All were a big hit. The volunteer doctors were expecting us to bring big, bulky equipment and were amazed when they saw just a laptop and small ultrasound probe in the make-shift exam room. We ended up extending our screening time by 2 hours because of all the patients needing ultrasound readings – an expensive procedure in the Philippines.

ultrasound

Seeing the portability of these devices, these veteran doctors became extremely excited with all the possibilities of telemedicine: the ability to offer crucial medical examinations to remote areas and to do more medical mission camps such as this one. One device they requested is a portable X-ray to be able to diagnose tuberculosis on the spot and to prescribe medication. Currently, the process for diagnosing patients with TB is long, expensive, and tedious. Plus the stigma of having such a disease means that many patients don’t get the immediate medical attention they need. WHO still ranks the Philippines as the top 10 in the globe of TB prevalence.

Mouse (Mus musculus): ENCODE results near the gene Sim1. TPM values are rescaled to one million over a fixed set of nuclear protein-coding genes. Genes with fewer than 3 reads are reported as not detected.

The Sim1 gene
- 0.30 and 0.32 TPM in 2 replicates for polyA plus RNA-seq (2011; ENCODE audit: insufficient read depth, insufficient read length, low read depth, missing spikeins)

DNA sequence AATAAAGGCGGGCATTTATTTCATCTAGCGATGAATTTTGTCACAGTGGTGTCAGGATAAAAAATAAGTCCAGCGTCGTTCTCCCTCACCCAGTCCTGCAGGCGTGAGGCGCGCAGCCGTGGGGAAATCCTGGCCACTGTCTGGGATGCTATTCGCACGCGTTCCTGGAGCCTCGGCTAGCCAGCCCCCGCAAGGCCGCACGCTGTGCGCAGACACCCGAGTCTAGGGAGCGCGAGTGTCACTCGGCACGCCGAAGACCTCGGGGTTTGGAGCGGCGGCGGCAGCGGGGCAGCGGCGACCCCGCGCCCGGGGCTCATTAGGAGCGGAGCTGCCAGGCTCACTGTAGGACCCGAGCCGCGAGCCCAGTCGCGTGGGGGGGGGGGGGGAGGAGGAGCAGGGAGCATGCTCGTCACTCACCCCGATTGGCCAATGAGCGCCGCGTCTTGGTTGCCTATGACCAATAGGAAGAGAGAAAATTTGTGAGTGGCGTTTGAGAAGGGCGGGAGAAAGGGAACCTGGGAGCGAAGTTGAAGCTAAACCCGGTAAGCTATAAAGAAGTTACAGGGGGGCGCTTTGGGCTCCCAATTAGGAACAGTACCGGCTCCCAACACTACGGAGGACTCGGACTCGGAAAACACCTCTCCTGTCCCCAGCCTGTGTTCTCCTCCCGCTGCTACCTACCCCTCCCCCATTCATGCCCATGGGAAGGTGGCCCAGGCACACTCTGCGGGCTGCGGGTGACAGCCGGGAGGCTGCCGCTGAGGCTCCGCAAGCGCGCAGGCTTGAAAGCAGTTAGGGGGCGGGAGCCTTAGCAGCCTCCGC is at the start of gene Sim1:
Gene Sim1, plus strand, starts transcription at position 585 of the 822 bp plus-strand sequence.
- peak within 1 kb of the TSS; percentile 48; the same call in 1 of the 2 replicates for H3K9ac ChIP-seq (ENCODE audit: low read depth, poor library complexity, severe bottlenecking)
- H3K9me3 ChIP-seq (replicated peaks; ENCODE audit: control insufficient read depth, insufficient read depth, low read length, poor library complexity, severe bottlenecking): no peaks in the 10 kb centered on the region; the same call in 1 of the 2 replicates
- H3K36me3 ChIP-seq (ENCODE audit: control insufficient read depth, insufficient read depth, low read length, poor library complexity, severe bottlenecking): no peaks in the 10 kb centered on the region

Telemedicine Can Solve Many of the Healthcare Problems in the Philippines

It is undeniable that Filipinos need more access to better healthcare. Doctors say that the low health literacy of Filipinos is leading to a public health crisis. Healthcare providers are alarmed at how the number of Filipinos dying from non-communicable (NCD) and “lifestyle” diseases such as heart attacks, cancers, chronic obstructive pulmonary disorder, and diabetes – among both the rich and poor. More often than not, patients only start going to see the doctor when they are already very sick and more difficult and expensive to treat.